new york, part three, anything but miserable

The back story:

Part One

Part Two

Walking out of the theater, neither Katie nor I could stop smiling. The air was cold, the city aglow in that magical twilight that comes with a midwinter’s dusk, and endless possibility.

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{image is a photo of a car that was parked across the street from the theater. In the snow blanketing its windshield, someone has traced the word, “COLD.”}

I looked at Katie and asked what she wanted to do. It was only 4:30, after all, and we had no plans. She shrugged. “I’m not really sure.” She was lying.

For months, Katie has been obsessed with Les Miserables. She plays flute in her school band, where they’ve been working on “I Dreamed a Dream,” she sings in the chorus, where they put together a medley of tunes from the soundtrack, and, thanks to having fallen in love with the music, she put the book at the top of her Christmas list and had been reading it since she unwrapped it on Christmas morning. She knew exactly what she wanted to do. She wanted to see Les Miserables on Broadway.

I had tried desperately to wrangle tickets before we’d gone. The only available seats for the dates we’d be there were $147. Each. Plus fees. It was, of course, worse through the scalpers. It just wasn’t doable.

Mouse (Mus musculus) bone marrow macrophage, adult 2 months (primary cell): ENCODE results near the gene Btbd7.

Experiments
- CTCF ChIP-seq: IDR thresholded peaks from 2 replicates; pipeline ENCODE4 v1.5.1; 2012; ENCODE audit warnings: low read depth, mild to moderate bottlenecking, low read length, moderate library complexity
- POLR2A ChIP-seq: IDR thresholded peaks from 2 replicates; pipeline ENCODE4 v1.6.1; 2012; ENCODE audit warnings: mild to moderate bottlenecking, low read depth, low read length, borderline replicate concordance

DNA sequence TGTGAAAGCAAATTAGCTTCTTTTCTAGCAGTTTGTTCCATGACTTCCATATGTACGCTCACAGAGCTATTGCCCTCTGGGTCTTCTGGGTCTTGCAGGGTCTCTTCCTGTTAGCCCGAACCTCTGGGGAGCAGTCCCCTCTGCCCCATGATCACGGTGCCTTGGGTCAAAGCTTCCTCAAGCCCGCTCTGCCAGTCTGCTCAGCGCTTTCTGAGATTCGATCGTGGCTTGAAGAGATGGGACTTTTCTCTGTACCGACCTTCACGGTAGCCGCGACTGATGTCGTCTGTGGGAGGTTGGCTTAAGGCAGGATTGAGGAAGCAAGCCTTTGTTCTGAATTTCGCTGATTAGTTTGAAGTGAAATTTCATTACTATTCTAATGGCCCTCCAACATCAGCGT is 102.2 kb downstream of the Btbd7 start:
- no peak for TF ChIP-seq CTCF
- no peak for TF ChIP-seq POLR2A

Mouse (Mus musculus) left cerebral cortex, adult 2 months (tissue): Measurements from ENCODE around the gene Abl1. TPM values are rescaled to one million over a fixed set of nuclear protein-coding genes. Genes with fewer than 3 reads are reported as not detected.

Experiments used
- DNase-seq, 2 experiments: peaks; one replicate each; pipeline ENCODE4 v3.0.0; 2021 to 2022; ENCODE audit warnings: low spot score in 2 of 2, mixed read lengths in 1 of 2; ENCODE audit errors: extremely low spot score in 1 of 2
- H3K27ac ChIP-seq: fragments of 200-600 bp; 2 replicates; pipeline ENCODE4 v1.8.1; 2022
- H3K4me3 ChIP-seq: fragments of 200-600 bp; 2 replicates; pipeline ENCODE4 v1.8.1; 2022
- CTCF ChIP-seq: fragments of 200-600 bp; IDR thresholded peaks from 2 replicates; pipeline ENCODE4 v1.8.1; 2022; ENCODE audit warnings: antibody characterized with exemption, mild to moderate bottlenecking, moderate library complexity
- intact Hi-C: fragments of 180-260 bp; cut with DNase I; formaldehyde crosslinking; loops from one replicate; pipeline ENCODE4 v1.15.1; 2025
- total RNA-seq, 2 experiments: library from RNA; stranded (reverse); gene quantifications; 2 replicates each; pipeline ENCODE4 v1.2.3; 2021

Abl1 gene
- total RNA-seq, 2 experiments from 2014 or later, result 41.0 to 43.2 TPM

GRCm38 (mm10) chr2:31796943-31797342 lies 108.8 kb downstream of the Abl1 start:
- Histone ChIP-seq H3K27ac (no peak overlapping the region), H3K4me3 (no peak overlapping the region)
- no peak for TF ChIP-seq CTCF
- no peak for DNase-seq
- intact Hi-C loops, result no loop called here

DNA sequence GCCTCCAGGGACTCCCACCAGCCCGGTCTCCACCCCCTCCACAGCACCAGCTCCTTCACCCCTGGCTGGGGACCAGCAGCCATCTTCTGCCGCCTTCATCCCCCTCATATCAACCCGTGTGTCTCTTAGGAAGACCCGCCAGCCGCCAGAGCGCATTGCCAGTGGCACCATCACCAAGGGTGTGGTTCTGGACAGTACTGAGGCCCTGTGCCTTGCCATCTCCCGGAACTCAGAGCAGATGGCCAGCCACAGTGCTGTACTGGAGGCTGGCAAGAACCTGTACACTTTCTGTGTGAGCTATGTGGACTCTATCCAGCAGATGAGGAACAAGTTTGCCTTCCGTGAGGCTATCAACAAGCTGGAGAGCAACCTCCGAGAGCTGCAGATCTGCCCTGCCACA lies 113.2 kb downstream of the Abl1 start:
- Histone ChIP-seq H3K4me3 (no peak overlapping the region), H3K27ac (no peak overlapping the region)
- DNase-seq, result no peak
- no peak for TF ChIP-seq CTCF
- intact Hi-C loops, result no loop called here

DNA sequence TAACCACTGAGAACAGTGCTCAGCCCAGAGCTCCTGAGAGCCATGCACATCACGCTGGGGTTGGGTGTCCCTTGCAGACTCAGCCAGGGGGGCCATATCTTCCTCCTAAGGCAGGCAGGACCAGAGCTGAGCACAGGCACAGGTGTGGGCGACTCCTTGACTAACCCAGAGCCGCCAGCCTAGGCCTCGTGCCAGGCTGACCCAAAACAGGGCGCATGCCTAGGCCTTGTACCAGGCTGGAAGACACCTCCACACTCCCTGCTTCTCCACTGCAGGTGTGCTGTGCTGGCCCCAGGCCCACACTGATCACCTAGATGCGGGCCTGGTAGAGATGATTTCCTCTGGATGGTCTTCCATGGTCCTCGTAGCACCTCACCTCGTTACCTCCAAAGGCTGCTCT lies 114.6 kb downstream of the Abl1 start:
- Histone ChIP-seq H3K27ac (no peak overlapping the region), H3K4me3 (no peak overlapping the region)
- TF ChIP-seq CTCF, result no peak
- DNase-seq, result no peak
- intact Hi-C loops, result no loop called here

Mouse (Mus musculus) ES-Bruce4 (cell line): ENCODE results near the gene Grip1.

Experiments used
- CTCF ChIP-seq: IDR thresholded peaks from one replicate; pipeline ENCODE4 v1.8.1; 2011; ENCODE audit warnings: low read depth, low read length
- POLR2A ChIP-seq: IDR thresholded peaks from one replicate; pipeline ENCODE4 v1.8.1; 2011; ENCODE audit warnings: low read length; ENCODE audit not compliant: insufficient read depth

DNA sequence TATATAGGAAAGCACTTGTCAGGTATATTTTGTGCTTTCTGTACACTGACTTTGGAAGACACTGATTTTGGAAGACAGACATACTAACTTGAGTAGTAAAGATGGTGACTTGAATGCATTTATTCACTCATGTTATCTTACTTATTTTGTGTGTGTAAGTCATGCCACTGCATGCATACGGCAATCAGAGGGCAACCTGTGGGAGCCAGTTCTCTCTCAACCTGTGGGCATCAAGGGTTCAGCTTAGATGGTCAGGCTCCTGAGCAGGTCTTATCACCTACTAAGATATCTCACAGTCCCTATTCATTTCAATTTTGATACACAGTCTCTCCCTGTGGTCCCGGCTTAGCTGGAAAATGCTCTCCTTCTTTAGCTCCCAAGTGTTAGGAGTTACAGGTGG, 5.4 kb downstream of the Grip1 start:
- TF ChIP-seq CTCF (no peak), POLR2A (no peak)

Twenty-four hours earlier, we’d been standing around the island in my dad’s kitchen on Long Island. It had been a long couple of days surrounding my grandmother’s funeral and we were losing steam. I’d reluctantly told my dad that it was time for us to hit the road. He reached into his pocket and handed me two neatly folded fifty-dollar bills. “So you have a little spending money tomorrow,” he said. I’d started to cry. “You need more?” he asked. I’d started to laugh. That’s my dad.

I asked Katie if she wanted to walk over to Times Square. “As long as we’re right here,” I said, “we might as well.” She agreed.

I steered us to the electronic tote board outside the TKTS booth, the iconic red and white building in Times Square that hawks same-day theater tickets at deep discounts. When I saw Les Miserables on the board, I asked Katie if she wanted to go check and see how much they were. Her face lit up. I warned her that it still might not be doable, but we could look. She nodded so hard I worried her head might go rolling off into the street.

We walked over to the booth and made our way through the scrum of confused tourists, aggressive locals, and a couple of guys trying to quietly scalp their wares. The lines, as always, were ridiculously long. And then a guy working the booth yelled into the crowd, “Can I answer any questions?” I answered, “Um, yeah, how does this line work?” He pointed to an unoccupied window. “Well, there’s no one at that one. Go for it.” And so we did. Zero wait. It seemed too good to be true.

I asked the woman at the window what she had available for Les Mis. “Rear mezzanine,” she said. “$120.”

It took me a moment to process. “$120 for one,” I asked, “or both?”

“$120 all in,” she said. “Total.”

I looked at Katie, who was now bouncing on the balls of her feet. “Do you want …”

“YES!” she yelled.

“Um. hold on,” I said. “These are REAR mezzanine. These are REALLY far from the stage ..”

“Last row in the rear mezz,” the woman behind the window added.

“Are they IN the theater?” Katie asked.

I laughed. “Yes.”

“Then YES!” she said.